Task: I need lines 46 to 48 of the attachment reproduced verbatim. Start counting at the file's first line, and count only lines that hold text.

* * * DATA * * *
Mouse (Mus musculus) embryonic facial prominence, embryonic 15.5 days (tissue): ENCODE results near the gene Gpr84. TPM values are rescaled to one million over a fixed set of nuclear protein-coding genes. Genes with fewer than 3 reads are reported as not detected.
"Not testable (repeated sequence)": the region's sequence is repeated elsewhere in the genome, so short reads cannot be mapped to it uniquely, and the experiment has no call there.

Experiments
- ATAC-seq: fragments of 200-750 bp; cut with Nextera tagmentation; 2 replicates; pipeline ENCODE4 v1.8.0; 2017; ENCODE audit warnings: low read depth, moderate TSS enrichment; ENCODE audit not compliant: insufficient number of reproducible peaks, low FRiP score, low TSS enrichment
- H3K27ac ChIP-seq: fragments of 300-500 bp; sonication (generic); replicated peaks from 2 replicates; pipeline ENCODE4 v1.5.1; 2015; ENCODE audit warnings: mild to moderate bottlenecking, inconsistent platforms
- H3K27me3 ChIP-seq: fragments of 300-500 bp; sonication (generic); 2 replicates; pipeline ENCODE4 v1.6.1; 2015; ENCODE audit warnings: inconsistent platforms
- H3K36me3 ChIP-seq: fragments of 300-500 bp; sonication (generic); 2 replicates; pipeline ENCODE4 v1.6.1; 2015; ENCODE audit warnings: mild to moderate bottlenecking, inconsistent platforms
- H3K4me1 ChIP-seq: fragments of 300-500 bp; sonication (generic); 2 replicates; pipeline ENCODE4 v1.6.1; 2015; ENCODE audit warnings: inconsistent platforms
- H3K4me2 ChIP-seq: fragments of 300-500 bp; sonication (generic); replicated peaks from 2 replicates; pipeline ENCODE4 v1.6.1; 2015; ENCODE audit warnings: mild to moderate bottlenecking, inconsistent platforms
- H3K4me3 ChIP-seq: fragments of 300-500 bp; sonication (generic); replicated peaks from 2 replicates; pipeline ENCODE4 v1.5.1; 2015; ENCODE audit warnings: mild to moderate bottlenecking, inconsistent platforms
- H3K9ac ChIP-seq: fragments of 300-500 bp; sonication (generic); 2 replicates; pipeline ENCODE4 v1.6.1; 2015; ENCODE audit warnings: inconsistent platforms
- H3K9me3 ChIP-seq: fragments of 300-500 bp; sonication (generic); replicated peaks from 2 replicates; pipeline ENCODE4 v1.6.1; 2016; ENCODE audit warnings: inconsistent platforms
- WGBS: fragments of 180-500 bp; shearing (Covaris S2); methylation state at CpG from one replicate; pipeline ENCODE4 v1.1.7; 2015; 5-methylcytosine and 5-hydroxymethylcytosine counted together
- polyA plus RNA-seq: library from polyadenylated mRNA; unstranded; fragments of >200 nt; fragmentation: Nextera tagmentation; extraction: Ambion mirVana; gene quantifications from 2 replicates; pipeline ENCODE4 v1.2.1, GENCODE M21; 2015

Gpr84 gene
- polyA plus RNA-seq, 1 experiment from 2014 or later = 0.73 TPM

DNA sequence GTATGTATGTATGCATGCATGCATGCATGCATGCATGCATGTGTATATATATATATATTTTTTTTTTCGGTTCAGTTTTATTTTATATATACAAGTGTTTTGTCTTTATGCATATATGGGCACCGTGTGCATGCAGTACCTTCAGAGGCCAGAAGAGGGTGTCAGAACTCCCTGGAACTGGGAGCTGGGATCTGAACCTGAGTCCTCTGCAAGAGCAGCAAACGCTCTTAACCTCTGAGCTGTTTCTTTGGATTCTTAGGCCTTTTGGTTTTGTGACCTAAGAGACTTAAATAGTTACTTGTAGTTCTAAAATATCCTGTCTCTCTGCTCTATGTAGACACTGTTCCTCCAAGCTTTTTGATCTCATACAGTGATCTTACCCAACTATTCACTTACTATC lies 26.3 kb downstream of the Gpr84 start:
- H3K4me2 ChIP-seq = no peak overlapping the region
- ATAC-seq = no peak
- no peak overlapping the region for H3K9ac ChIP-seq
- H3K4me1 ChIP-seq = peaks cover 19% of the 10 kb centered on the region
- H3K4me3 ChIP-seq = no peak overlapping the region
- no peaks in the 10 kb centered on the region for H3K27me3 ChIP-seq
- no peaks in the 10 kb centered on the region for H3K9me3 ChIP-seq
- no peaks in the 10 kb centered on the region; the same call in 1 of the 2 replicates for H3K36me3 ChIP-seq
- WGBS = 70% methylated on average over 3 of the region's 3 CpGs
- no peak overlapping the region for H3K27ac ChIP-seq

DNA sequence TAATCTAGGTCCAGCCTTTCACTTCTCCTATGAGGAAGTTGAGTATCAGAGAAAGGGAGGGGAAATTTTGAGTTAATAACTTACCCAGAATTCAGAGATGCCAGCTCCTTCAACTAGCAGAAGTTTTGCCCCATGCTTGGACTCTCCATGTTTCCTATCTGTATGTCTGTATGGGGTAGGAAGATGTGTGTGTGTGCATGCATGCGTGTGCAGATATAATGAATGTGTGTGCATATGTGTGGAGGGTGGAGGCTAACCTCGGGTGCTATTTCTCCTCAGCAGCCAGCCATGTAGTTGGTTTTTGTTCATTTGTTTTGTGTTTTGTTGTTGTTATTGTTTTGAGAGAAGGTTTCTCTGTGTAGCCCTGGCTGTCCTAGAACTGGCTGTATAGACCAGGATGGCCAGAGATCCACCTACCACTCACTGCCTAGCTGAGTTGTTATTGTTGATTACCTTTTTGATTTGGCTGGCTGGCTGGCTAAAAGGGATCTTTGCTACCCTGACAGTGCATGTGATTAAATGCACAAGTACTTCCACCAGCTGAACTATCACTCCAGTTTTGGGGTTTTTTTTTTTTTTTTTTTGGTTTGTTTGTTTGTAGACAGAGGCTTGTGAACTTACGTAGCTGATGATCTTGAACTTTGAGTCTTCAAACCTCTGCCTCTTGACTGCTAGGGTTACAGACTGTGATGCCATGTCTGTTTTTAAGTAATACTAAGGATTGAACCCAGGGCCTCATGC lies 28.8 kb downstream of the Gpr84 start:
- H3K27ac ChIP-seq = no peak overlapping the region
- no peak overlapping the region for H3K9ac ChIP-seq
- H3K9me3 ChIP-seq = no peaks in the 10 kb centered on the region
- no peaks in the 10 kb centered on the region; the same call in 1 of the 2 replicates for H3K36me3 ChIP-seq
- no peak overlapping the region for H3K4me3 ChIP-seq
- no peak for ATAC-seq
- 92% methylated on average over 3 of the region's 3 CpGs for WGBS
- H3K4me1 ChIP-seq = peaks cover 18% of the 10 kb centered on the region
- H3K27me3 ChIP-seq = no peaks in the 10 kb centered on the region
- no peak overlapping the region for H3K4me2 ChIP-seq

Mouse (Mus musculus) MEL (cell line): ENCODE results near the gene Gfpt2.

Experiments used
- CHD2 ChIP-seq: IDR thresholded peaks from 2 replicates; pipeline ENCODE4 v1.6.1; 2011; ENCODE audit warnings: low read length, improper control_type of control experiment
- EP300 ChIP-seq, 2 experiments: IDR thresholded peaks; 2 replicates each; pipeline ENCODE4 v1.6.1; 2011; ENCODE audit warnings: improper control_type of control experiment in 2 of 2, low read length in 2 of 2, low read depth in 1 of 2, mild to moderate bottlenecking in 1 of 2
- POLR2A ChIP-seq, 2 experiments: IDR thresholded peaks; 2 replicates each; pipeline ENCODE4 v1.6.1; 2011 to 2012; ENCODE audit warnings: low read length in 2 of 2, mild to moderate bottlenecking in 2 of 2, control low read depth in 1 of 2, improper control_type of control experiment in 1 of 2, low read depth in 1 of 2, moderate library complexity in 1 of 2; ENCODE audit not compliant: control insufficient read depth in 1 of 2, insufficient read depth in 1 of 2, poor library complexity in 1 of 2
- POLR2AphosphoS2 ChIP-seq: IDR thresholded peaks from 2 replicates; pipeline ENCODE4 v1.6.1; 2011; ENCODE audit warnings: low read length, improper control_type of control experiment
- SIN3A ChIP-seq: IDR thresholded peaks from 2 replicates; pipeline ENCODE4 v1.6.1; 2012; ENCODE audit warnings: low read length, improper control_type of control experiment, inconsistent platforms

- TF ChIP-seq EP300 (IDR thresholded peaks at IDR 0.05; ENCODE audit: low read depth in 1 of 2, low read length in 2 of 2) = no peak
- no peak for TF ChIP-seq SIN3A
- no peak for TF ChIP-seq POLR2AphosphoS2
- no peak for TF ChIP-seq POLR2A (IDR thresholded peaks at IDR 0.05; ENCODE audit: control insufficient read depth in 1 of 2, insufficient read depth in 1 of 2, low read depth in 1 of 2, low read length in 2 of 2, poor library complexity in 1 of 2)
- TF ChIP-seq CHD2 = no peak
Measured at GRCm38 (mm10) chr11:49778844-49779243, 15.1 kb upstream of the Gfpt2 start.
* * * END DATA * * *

- TF ChIP-seq EP300 (IDR thresholded peaks at IDR 0.05; ENCODE audit: low read depth in 1 of 2, low read length in 2 of 2) = no peak
- no peak for TF ChIP-seq SIN3A
- no peak for TF ChIP-seq POLR2AphosphoS2